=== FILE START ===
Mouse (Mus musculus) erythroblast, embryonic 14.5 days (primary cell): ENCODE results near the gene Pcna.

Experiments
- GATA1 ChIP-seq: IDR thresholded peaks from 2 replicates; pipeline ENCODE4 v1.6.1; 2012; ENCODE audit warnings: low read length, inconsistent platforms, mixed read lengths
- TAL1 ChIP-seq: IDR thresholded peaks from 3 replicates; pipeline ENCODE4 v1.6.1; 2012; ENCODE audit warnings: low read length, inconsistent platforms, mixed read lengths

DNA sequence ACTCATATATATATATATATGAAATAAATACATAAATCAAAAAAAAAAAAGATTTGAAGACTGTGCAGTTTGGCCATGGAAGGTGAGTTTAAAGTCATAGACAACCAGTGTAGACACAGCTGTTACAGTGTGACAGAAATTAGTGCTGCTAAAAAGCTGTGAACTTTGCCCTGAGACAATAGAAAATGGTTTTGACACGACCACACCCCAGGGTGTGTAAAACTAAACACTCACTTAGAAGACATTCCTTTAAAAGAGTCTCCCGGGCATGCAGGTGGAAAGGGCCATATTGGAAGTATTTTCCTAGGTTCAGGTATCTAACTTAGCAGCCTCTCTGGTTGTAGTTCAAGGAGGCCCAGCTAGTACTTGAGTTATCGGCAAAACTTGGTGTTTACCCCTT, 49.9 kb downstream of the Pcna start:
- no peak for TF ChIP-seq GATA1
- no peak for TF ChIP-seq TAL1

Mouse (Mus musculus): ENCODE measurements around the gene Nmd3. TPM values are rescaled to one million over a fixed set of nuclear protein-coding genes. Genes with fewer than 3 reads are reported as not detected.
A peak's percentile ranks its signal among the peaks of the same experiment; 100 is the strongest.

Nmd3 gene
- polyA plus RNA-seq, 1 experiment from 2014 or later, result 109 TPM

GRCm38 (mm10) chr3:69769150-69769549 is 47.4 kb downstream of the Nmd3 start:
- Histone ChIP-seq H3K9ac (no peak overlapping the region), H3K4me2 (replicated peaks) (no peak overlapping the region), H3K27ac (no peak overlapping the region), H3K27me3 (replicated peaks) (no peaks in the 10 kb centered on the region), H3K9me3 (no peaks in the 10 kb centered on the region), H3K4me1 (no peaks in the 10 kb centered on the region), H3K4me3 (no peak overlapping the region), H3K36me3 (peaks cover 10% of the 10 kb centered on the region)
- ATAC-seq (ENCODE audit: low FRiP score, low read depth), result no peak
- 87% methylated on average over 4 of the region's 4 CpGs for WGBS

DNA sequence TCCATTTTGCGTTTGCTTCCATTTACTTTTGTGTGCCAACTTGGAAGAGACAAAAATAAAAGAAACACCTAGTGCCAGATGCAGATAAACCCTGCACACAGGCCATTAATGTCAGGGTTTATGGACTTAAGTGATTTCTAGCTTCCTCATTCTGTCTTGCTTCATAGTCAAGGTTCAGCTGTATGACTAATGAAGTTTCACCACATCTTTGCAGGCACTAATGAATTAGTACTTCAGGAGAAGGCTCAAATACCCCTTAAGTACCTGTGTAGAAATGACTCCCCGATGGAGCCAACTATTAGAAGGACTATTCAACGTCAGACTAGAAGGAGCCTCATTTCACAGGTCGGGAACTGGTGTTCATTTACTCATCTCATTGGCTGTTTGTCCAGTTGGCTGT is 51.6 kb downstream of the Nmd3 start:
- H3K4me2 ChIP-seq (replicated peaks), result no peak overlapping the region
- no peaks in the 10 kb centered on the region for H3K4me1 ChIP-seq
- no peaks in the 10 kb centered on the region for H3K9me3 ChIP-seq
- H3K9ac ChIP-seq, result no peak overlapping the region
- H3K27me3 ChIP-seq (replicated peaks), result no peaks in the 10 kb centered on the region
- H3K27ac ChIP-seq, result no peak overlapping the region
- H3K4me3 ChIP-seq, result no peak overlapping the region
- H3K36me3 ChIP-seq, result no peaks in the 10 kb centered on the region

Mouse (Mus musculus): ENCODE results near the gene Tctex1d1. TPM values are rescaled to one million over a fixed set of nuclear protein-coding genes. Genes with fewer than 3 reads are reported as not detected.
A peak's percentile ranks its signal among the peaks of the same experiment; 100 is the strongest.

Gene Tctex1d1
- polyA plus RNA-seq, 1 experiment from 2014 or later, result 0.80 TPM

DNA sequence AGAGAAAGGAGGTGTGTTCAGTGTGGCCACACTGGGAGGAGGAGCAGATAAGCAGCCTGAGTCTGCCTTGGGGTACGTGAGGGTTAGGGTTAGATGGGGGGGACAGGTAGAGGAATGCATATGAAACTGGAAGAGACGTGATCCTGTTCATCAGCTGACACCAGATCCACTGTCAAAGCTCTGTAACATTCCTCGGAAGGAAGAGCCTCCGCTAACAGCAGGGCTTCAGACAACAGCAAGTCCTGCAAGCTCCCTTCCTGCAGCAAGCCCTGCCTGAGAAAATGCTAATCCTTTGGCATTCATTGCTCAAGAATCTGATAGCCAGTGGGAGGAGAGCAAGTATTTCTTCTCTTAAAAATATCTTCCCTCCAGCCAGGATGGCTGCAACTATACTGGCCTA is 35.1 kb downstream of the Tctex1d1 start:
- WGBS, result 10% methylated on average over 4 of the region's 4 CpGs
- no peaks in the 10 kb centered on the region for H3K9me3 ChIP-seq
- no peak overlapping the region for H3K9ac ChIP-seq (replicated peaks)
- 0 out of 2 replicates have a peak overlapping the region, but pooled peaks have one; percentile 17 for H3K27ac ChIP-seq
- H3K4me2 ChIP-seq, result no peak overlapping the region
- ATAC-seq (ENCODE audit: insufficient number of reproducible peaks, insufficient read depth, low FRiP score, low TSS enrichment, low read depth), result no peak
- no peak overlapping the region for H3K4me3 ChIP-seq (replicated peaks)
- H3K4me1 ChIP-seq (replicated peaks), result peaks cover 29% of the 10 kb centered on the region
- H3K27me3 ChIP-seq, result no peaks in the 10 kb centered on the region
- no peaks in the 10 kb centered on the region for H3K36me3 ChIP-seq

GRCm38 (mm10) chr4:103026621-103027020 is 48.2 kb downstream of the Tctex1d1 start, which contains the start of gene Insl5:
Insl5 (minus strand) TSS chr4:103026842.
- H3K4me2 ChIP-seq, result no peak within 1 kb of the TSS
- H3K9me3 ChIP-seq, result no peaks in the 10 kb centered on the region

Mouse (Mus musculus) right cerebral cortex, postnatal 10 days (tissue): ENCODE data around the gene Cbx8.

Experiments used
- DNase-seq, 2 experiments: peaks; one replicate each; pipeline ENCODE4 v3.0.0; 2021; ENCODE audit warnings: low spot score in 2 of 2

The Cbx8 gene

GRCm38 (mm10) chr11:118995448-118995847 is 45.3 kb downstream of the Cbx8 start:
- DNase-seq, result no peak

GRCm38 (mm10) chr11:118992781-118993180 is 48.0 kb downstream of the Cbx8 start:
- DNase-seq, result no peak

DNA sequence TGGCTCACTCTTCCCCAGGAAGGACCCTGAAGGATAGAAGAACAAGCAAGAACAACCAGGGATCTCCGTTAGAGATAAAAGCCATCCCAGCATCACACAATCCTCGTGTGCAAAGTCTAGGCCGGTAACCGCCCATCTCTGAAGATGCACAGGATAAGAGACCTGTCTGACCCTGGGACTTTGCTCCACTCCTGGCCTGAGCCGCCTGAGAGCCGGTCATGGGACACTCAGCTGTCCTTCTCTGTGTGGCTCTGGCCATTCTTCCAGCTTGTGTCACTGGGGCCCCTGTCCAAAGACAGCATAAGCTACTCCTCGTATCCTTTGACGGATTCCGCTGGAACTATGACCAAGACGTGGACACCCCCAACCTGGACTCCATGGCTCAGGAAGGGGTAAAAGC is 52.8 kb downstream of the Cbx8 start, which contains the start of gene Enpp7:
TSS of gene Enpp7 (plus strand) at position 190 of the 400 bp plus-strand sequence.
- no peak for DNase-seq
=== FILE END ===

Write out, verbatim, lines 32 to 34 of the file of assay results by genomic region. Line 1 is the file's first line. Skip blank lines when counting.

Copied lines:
- no peak overlapping the region for H3K9ac ChIP-seq (replicated peaks)
- 0 out of 2 replicates have a peak overlapping the region, but pooled peaks have one; percentile 17 for H3K27ac ChIP-seq
- H3K4me2 ChIP-seq, result no peak overlapping the region